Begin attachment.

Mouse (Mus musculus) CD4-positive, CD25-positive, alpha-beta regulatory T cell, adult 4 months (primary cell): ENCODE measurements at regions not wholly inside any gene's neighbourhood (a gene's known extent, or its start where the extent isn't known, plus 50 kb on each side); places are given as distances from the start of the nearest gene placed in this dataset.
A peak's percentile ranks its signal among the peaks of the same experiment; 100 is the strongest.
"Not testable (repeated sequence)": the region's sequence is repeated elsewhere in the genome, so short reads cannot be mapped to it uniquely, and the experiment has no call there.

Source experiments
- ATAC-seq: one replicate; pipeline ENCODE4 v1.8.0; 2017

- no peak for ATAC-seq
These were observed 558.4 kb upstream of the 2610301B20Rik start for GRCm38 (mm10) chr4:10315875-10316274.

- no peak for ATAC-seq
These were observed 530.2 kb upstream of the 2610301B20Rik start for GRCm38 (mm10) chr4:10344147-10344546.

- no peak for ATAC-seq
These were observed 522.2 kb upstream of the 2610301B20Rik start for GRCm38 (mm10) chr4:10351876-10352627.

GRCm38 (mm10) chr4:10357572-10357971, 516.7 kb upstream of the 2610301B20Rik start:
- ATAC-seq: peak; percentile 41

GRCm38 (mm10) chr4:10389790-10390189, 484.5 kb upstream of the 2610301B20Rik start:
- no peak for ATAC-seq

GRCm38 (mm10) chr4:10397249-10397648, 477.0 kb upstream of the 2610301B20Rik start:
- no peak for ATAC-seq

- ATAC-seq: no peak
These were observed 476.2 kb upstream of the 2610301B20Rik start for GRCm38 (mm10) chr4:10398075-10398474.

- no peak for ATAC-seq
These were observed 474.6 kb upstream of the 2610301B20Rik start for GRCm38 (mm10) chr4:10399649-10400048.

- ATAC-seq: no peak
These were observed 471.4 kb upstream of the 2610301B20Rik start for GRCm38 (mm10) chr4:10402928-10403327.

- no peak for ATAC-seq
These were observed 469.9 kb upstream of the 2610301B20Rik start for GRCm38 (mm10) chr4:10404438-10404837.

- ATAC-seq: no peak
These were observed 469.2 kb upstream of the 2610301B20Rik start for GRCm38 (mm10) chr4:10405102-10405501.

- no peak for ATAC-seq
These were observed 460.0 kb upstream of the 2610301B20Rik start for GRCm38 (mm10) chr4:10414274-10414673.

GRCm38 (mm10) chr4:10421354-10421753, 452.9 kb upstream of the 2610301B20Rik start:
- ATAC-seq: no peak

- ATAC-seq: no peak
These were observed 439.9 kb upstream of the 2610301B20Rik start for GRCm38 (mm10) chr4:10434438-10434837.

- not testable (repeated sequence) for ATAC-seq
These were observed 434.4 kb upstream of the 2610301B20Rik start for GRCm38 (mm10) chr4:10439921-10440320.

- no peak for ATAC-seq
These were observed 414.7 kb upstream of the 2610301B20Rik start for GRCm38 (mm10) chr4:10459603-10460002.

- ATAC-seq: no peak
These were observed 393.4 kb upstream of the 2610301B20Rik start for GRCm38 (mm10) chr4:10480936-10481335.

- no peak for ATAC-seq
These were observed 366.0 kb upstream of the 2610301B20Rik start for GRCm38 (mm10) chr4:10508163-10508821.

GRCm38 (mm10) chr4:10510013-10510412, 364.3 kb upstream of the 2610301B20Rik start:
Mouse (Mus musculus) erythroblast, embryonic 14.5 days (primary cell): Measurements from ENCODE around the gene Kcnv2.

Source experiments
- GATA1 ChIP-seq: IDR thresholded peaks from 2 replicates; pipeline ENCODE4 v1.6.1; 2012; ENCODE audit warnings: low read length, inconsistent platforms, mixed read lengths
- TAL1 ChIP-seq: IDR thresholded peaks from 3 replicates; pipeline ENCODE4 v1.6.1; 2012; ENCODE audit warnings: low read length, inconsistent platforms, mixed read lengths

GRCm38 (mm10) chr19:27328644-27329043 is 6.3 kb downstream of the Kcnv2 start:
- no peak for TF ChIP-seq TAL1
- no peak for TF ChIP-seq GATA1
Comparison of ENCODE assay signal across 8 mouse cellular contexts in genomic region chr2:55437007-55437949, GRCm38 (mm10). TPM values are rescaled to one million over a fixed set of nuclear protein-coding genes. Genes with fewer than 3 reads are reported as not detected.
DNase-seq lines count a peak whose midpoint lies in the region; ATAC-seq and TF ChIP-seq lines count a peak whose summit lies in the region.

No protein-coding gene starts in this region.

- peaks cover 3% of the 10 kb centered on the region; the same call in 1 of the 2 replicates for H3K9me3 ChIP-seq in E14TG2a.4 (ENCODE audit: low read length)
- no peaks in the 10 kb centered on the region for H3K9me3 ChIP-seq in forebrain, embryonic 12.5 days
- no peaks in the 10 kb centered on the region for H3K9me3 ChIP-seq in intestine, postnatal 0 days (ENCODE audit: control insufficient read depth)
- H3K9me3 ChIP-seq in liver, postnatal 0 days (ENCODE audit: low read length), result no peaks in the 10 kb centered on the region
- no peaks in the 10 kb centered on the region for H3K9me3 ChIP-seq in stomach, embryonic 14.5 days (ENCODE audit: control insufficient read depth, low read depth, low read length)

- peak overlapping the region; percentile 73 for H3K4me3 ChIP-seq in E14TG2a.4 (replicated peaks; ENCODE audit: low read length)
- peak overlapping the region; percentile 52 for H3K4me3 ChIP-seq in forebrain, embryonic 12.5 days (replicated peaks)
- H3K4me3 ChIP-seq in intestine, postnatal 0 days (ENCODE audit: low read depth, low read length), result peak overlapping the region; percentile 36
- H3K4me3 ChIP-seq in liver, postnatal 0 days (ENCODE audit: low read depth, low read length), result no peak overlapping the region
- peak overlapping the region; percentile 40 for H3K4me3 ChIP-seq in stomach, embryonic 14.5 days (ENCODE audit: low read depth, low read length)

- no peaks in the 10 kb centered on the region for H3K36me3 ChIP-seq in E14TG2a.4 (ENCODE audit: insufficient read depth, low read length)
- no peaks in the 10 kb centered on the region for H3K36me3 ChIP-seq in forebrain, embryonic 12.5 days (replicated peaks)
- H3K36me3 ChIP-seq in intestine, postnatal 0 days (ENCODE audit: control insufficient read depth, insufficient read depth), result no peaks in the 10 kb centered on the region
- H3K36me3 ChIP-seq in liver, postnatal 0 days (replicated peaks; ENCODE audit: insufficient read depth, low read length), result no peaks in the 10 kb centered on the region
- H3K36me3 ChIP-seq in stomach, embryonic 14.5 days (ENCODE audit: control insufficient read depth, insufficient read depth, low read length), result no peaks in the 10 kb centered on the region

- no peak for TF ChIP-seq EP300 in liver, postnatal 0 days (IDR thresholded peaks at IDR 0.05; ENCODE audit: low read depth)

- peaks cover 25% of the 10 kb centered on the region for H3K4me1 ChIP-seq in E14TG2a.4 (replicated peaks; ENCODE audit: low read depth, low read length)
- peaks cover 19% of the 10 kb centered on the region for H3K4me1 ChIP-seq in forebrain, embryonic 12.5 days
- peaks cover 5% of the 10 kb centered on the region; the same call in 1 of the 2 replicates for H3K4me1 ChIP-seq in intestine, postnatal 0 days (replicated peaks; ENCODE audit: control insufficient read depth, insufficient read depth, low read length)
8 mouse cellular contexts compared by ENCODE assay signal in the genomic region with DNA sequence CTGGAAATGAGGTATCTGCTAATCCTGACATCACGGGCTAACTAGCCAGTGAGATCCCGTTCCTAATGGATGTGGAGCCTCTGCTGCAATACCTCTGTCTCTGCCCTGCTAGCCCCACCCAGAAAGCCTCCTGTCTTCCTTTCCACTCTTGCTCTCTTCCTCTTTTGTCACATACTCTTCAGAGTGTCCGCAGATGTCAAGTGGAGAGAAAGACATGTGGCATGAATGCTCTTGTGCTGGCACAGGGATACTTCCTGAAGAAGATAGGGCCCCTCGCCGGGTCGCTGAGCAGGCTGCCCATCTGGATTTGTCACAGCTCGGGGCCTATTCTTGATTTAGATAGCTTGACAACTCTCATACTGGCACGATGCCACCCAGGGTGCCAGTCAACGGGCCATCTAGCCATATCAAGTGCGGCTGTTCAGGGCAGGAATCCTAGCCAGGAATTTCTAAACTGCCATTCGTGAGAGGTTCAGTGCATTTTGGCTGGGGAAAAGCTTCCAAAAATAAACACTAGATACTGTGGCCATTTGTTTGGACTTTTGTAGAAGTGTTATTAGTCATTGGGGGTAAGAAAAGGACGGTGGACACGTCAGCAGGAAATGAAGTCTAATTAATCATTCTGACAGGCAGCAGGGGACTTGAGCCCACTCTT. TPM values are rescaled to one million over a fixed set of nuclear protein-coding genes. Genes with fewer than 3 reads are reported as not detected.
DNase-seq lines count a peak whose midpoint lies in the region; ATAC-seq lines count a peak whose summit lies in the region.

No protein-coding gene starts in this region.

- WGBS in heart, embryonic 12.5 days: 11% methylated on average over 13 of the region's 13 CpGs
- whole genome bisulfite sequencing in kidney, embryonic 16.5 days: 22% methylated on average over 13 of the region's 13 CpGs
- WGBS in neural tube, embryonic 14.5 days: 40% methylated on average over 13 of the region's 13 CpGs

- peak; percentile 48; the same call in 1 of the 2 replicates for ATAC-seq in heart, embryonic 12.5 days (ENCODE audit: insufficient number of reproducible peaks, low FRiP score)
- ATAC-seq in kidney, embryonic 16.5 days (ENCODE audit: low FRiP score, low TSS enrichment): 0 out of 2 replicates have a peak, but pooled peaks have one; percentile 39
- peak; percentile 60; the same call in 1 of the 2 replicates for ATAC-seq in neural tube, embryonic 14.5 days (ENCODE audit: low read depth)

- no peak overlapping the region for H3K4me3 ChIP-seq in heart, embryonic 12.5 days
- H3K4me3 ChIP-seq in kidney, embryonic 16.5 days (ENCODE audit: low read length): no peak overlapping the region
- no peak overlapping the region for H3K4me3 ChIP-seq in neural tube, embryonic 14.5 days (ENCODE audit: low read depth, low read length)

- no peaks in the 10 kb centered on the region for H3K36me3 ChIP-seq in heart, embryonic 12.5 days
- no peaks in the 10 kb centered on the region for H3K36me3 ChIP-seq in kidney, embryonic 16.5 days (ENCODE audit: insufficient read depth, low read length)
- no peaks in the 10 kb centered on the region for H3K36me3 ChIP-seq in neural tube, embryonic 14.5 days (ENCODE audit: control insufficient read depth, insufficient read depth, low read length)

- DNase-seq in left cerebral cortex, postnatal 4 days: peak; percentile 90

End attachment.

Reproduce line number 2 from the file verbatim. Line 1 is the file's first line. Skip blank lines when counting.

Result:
A peak's percentile ranks its signal among the peaks of the same experiment; 100 is the strongest.